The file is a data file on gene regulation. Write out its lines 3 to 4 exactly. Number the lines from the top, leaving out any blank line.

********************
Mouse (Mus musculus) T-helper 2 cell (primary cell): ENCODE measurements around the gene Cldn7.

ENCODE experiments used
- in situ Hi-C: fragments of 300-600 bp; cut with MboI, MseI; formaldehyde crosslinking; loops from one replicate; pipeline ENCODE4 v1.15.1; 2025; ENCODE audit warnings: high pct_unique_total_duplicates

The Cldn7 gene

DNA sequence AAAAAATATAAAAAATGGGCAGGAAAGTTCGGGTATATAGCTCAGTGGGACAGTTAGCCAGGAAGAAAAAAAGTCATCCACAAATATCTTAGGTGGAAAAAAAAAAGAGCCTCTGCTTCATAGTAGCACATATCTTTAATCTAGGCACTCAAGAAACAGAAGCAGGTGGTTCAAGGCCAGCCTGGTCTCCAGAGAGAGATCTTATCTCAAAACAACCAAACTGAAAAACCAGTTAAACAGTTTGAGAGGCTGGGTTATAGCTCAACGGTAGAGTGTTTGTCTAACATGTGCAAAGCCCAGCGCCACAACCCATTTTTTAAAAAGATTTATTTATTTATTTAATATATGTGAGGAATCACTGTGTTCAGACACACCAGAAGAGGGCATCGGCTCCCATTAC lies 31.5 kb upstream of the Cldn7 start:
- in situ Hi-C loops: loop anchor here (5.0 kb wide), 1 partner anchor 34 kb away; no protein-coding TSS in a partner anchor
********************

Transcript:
- in situ Hi-C: fragments of 300-600 bp; cut with MboI, MseI; formaldehyde crosslinking; loops from one replicate; pipeline ENCODE4 v1.15.1; 2025; ENCODE audit warnings: high pct_unique_total_duplicates

The Cldn7 gene